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The Treasury's defense of HAMP

My column this morning was not kind toward the Home Affordable Modification Program, or HAMP. When officials from Treasury called to press their case, I suggested a Q&A format so that you all could hear their argument. The participants were Phyllis Caldwell, chief of the Treasury Homeownership Preservation Office; Tim Massad, acting treasury assistant secretary for financial stability; Steve Adamske, treasury deputy assistant secretary for public affairs; and Mark Paustenbach, treasury spokesman. An edited transcript follows.

Ezra Klein: The conventional wisdom is that HAMP failed. It helped many fewer people than we’d projected, spent barely any of its money, and ended up converting fairly few of the trial mortgage modifications into permanent modifications. Is any of that wrong?

Phyllis Caldwell: You have to think about HAMP in the context of who it was supposed to help and why. It set a framework for evaluating mortgage modifications that moved the industry to a standard modification able to reduce payments and gave more than a million homeowners immediate relief through trial modifications that had the potential to become permanent. So what it set out to do worked. What has been disappointing were the number of people who qualified for modifications. Some of them were not who the program was meant to serve. They were already paying less than 31 percent of income on their mortgage or they could not verify the income they said they had or they could not keep up with payments during the trial period.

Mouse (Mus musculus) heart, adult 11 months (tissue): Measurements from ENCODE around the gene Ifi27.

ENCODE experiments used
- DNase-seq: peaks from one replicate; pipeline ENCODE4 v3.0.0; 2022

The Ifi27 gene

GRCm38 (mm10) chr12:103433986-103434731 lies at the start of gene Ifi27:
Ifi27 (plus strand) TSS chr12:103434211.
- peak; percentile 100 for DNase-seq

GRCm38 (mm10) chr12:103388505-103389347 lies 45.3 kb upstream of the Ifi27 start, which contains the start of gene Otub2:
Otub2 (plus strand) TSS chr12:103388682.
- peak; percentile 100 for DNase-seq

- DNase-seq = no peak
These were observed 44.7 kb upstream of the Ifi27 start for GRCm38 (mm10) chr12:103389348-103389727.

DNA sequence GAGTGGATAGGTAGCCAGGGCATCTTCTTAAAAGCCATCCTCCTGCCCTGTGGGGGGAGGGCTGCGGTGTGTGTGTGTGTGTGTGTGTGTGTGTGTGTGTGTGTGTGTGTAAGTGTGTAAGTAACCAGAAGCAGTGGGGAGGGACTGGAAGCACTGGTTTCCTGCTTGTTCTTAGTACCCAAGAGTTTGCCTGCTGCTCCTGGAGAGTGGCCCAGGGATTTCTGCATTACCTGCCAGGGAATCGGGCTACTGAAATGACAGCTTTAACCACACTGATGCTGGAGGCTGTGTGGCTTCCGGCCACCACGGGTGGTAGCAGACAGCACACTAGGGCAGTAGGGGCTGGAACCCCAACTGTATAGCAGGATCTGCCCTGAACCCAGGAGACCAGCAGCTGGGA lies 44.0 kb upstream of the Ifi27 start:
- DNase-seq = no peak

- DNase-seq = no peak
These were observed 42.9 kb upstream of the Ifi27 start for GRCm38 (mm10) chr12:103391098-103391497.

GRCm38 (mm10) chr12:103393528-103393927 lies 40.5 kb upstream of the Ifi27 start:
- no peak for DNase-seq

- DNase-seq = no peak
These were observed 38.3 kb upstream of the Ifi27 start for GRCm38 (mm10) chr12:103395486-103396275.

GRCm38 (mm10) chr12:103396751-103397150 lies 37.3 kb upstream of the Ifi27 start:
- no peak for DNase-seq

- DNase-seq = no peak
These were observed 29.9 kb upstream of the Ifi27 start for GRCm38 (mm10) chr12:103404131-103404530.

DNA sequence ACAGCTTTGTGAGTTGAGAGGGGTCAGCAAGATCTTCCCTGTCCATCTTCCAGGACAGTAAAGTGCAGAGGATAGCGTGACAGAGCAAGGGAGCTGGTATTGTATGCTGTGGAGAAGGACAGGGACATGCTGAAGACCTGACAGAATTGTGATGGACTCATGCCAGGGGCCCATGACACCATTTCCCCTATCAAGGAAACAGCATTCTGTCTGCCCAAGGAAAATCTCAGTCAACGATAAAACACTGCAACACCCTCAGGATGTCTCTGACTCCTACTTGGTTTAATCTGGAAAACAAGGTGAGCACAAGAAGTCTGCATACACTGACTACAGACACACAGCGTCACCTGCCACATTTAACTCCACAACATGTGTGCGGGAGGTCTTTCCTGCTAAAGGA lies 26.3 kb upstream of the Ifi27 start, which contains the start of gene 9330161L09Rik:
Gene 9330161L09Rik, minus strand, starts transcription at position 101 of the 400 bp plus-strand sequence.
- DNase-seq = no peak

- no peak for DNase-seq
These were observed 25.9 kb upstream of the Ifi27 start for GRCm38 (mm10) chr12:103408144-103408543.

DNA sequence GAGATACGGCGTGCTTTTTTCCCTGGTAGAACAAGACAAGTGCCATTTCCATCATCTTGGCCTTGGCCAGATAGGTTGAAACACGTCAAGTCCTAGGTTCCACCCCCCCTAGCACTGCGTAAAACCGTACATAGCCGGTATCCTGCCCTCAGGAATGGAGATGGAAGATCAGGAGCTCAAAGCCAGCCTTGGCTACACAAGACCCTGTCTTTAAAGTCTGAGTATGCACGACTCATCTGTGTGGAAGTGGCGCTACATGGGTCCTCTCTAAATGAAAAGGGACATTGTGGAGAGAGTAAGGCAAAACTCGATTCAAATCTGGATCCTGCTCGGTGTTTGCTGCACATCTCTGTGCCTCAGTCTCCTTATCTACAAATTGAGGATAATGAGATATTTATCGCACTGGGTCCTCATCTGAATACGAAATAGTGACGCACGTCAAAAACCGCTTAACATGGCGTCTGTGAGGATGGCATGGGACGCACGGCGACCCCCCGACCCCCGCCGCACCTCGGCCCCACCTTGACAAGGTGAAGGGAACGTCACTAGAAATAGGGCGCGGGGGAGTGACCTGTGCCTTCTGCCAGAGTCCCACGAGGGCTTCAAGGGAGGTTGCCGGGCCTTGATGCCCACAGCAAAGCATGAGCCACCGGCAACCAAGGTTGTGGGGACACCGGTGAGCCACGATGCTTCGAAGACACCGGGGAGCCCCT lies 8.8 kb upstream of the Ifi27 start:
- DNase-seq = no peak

That implies that the problem was that your view of the housing market was too optimistic when we created the program, and HAMP’s underperformance is a function of homeowners being in worse shape than you’d thought?

PC: I wouldn’t say a more optimistic view. If you think about when HAMP was started, the issue facing the mortgage market was a reset of subprime loans where many homeowners would experience huge rate shocks that would make their homes unaffordable. HAMP was set up to look at those payments, have a standard way to restructure those mortgages and make them more affordable.

Steve Adamske: Remember that some of these people were legitimate victims of predatory lending. It was in part designed to help people duped into mortgages that were going to reset at much higher rates and to try to correct that problem at some level. But the longer we’re going along here, the problem we’re finding with foreclosures is unemployment, which HAMP can’t address.